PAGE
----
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Market Commentary | July 07, 2020
From an investment perspective, the second quarter of 2020 was far superior to the first as most asset classes generated strong returns and impressive rebounds. While this was certainly positive, the coronavirus is still having an ongoing impact on all our daily lives. Most importantly, we hope that you and your families are all staying safe and healthy.
Over the past several weeks, we have enjoyed speaking with many of you through phone calls or virtual meetings to provide updates to financial plans, the markets, and investment portfolios. Please don’t hesitate to contact us if you need anything. We are committed to helping you live life to the fullest and we look forward to speaking with you again soon.
Please see some of our most recent market commentaries:
Our goal with this piece is to provide a recap and analysis of the major financial events that occurred in the second quarter, and to offer context for our market outlook.
The S&P 500 increased by +20.5% in the second quarter. The market followed the worst quarterly return since Q4 2008 with the best return since Q4 1998. All three months in the quarter were positive: April (+12.8%), May (+4.8%), June (+2.0%). The S&P 500 is now down -3.1% for the year and about -7.8% from its all-time high (S&P 500: 3,394 on 2/19/20). The coronavirus has produced many unprecedented events, including both the fastest bear market and recovery in history.
Market Cap: Mid (S&P 400: +24.1%) and Small (Russell 2000: +25.4%) outperformed Large (S&P 500: +20.5%).
Style: Growth (Russell 1000 Growth: +27.8%) outperformed Value (Russell 1000 Value: +14.3%).
Sector: All eleven sectors were positive for the quarter with Consumer Discretionary (+32.9%) and Technology (+30.5%) as the top performers, and Consumer Staples (+8.1%) and Utilities (+2.7%) as the laggards.
US equity markets staged an impressive rally throughout the quarter due to four main reasons: Federal Reserve actions, fiscal stimulus, positive developments related to the virus, and optimism about the restart of the economy. Markets reacted positively to the massive amount of fiscal and monetary stimulus provided by Congress and the Fed, announcements related to potential coronavirus treatments or vaccines (according to the Milken Institute, globally there are currently 257 treatments in consideration and 172 potential vaccines in development), and new data points on reopening progress. However, the spread of the coronavirus remains a major overhang on financial markets. The S&P 500 decreased by nearly -7% from June 8th to the 26th on news that new cases and hospitalization rates are starting to increase in certain states, including, Florida, Texas, North Carolina, South Carolina, Arizona, and California. We expect continued volatility as markets wrestle with the spread of the virus and the latest medical developments. See below for our market outlook.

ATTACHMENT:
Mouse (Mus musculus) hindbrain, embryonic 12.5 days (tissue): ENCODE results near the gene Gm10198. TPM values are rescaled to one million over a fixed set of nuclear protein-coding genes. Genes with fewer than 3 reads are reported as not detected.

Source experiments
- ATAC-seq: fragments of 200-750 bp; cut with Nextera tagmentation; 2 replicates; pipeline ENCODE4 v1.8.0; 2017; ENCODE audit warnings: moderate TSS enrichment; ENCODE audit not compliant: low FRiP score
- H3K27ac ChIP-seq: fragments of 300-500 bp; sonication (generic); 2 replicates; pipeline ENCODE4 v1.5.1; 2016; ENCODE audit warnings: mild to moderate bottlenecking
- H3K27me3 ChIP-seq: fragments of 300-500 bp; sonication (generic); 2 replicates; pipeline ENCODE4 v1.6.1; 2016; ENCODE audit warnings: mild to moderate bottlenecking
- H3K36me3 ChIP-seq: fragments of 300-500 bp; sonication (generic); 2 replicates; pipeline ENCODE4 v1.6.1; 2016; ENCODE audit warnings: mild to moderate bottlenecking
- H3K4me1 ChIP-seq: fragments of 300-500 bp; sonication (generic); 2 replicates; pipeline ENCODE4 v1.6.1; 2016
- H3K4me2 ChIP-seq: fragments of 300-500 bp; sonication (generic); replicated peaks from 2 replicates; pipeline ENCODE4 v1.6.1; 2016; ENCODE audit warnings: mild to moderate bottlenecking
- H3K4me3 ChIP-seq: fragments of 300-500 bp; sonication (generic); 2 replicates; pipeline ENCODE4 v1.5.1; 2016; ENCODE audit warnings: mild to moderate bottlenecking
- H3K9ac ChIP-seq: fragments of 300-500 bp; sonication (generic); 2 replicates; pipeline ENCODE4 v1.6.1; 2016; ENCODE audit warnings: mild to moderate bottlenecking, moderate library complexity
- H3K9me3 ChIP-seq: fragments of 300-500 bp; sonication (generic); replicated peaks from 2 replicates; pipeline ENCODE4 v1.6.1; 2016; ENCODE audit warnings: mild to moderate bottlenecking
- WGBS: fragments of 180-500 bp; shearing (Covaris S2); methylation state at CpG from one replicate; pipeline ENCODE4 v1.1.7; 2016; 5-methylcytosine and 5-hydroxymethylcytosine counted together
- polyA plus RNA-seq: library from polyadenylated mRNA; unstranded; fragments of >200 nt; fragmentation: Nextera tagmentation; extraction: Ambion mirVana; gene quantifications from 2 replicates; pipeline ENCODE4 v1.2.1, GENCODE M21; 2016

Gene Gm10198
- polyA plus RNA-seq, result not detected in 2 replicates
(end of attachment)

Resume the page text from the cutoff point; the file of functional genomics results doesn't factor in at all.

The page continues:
How can the stock market increase when the economy is doing poorly?
The answer is that while they are tied together, the stock market and the economy are two different things. Over long time periods stock prices will track corporate earnings, and in strong economic environments corporations should be able to earn higher profits. However, over shorter time periods stock prices can differ from the economy and earnings due to changes in valuation caused by several factors. The key point here is that the stock market is a forward-looking discounting mechanism, while most economic data is backward looking. The stock market cares more about the future than the past or present. There are numerous examples of companies with billion-dollar market capitalizations who have never turned a profit. In these cases, investors are forecasting future profitability and discounting those expected earnings to reflect the current stock price. In today’s environment, we know that the current economic data and earnings are weak, but the stock market is discounting a rebound to future growth and profitability.
The Bloomberg Barclays US Aggregate Bond index (Agg), which acts as a proxy for the investment-grade bond market, increased by +2.9% in the quarter as the decline in credit spreads and slight decrease in interest rates was positive for returns (bond prices move inversely to interest rates and credit spreads). Bonds with higher credit risk were the outperformers as High Yield (+10.2%) and Corporates (+9.0%) had strong returns. Although other fixed income types including Securitized (+0.9%) and Munis (+2.7%) also generated positive results.
Interest rates are at historically low levels and stayed there throughout the quarter. The 2-Year Treasury yield decreased from 0.25% to 0.15% while the 10-Year Treasury fell from 0.67% to 0.66%. The Federal Open Market Committee (FOMC) controls shorter term Treasury rates by setting the target federal funds rate range. The market controls long term Treasury rates as investor demand will vary based on future expectations of inflation and economic growth.